Energy Fuels uranium inventory ready to feed US reserve program


Well positioned to supply US uranium reserves

While uranium spot prices have improved in 2020 – now at US$30.75 – they are still currently well below previous uranium contract prices. Vanadium prices are also still struggling at US$7.10 for V2O5 and US$30.30 for ferrovanadium (both China prices). This means uranium and vanadium companies with either long-term uranium contracts or strong balance sheets can bide their time until we get a price recovery for both uranium and vanadium. The U.S. government is shortly expected to appropriate the funds for the US$150 million U.S. uranium reserve program. Once this happens, the expectation is that the U.S. government will be looking to buy uranium from U.S. producers above the current low market uranium spot prices. Because the creation of the uranium reserve has bipartisan support, it should continue regardless of the outcome of the 2020 U.S. election.

Energy Fuels Inc. (NYSE: UUUU | TSX: EFR) is currently one of those lucky few U.S. companies that can bide their time and maintain balance sheet strength awaiting better prices. Energy Fuels is one of only three U.S. uranium miners still in production, and is the largest U.S. uranium producer in the U.S., as well as being a vanadium producer.

Energy Fuels is the leading US uranium producer and owner of the White Mesa Mill in Utah, USA


Energy Fuels’ recent Q2 2020 earnings results showed that despite no uranium or vanadium sales in H1 2020, the Company still increased their working capital by 8% QoQ to $38.04 million. At June 30, 2020, the Company had $28.3 million in cash and marketable securities, plus $24.7 million of concentrate inventory. The Company has also recently announced streamlining their management to reduce costs, as well as a renewed focus towards planned future rare earths production.

At the same time Energy Fuels has been actively pursuing their strategy of using their White Mesa Mill to produce rare earths. They have brought in two leading rare earths experts to assist with their development and implementation of commercial and technical REE strategies. Energy Fuels’ President and CEO, Mark S. Chalmers, explained that “Energy Fuels continued to consolidate our position as the clear leader in U.S. uranium production in Q2-2020, and we made significant progress in diversifying into rare earth element production.”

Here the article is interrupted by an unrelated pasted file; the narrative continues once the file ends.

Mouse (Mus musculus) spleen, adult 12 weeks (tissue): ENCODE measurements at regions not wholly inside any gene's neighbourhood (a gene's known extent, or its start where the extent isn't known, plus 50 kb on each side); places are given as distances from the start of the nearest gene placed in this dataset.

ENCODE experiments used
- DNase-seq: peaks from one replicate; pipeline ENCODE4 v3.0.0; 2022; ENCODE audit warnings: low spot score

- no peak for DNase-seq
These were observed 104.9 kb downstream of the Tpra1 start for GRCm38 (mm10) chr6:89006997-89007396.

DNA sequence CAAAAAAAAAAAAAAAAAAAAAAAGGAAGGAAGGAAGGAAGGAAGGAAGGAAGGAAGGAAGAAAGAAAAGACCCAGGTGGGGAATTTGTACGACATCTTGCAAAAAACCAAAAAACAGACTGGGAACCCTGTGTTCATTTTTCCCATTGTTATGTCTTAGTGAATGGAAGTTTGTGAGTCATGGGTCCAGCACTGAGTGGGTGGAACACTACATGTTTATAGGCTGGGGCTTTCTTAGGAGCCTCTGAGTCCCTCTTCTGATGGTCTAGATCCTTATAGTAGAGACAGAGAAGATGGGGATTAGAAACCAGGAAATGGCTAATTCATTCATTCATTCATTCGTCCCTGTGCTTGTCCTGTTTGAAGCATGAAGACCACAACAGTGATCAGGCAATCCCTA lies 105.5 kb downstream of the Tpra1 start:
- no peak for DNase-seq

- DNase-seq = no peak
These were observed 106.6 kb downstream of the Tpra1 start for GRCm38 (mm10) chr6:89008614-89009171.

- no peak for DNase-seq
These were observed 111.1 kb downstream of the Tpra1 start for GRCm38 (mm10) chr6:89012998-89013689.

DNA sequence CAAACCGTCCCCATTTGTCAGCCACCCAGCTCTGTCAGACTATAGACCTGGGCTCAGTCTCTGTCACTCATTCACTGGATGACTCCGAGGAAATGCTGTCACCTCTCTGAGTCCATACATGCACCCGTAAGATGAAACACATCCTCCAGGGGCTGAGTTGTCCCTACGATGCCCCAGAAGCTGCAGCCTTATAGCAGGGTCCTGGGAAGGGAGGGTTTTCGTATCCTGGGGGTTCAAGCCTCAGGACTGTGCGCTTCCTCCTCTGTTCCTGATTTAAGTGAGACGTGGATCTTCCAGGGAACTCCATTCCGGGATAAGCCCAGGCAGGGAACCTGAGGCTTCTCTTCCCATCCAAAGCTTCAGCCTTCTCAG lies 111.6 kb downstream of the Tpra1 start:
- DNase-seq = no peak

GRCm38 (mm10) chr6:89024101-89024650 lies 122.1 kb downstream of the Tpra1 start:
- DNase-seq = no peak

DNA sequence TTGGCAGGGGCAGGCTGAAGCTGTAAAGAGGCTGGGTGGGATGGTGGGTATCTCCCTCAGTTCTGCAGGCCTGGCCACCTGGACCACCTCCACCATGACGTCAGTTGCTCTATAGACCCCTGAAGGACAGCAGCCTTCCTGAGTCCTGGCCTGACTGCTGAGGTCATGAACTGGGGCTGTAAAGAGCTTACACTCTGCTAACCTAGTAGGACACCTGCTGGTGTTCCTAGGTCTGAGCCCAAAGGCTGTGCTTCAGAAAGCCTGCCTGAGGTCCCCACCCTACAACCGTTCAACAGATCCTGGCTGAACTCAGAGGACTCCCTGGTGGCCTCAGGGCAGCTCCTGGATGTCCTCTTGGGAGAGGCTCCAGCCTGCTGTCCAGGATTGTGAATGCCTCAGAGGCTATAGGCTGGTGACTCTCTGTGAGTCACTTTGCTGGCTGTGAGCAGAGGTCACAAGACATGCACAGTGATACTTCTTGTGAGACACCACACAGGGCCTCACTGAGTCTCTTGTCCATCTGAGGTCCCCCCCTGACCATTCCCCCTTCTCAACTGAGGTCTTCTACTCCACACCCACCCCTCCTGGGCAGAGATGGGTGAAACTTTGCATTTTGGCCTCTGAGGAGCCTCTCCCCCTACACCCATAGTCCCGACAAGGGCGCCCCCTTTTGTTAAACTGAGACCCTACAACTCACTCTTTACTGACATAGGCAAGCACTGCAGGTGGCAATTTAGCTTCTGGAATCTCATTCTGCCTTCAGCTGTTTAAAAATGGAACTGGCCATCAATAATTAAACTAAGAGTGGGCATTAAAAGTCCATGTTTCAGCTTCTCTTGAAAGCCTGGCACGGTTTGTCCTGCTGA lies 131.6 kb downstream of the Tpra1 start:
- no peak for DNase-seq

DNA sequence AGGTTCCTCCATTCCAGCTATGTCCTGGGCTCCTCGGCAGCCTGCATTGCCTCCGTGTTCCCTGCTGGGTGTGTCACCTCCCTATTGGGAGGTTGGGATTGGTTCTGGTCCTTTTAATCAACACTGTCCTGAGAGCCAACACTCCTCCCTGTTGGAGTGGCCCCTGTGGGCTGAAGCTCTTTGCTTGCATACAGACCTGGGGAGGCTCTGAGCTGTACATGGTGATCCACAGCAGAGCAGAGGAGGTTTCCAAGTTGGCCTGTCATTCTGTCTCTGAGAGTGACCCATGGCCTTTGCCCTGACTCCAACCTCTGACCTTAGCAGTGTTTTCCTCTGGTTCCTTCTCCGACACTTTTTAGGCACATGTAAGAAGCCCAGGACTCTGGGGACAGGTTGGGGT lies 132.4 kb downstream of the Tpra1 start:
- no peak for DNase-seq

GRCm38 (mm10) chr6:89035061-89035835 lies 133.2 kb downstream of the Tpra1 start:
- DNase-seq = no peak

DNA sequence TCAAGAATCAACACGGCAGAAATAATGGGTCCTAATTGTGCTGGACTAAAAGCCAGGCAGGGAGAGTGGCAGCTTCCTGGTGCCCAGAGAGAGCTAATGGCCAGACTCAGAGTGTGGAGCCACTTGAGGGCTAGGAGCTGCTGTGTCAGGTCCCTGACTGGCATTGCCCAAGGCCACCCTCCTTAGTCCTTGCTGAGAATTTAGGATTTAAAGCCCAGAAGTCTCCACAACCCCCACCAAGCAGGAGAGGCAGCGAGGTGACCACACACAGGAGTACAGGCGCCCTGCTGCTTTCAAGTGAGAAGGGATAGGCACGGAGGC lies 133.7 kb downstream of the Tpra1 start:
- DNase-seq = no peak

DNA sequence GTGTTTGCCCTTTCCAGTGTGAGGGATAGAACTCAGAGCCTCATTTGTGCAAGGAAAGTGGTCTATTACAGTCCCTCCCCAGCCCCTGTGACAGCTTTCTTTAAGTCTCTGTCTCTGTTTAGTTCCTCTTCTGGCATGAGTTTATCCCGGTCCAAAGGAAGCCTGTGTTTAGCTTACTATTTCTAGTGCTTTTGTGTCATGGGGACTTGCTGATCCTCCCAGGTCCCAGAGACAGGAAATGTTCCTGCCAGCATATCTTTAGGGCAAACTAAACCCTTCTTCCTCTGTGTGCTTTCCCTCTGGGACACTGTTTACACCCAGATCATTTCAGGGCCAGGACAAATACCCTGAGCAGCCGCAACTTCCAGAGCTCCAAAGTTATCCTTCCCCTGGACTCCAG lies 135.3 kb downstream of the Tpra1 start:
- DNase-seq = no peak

For the remainder of 2020 Energy Fuels is aiming for 125-175,000 pounds of uranium company wide production, which should build inventory to about 640-690,000 pounds of uncommitted uranium. Of course the inventory build is with a view to selling at profitable prices to either the US Gov. Reserve or other buyers such as US nuclear utilities. The vanadium inventory is expected to reach ~1.675 million pounds of finished vanadium by end 2020.

In a recent statement, Energy Fuels feels it is striking the right balance between realism and optimism in its current position on uranium: “COVID-related production suspensions at major global uranium mines have created a widening gap between supply and demand and a strong potential for higher prices in the future. This means a higher realizable value for our uranium inventory. There is also good progress being made on uranium in the U.S. government. Our allies in Congress and the Trump Administration are pushing hard to fund $150 million per year to create the U.S. uranium reserve. While progress with the U.S. government can be slow and uneven at times, there is bipartisan support for the creation of the uranium reserve, and we are optimistic this program will be funded and implemented. In addition, the U.S. government and Russia are negotiating an extension of the Russian Suspension Agreement, which is expected to lower imports of Russian uranium into the U.S. over the long-term.”

Energy Fuels summary of investment themes


Closing remarks

Usually it is by investing in times of uncertainty that the greatest gains are made. Energy Fuels’ long term uranium contracts are now finished, but given that the US continues to use uranium for nuclear energy (~20% of electricity production) and for their nuclear powered US military submarines and carriers, it seems logical that 2021 will be a much better year for the US uranium producers as the US begins to build a substantial uranium reserve. Also, if we enjoy some vanadium price recovery in 2021 that would be the icing on the cake.

Currently Energy Fuels has a market cap of US$217m, but I think 2021 will likely be a much better year for the leading US uranium miners.

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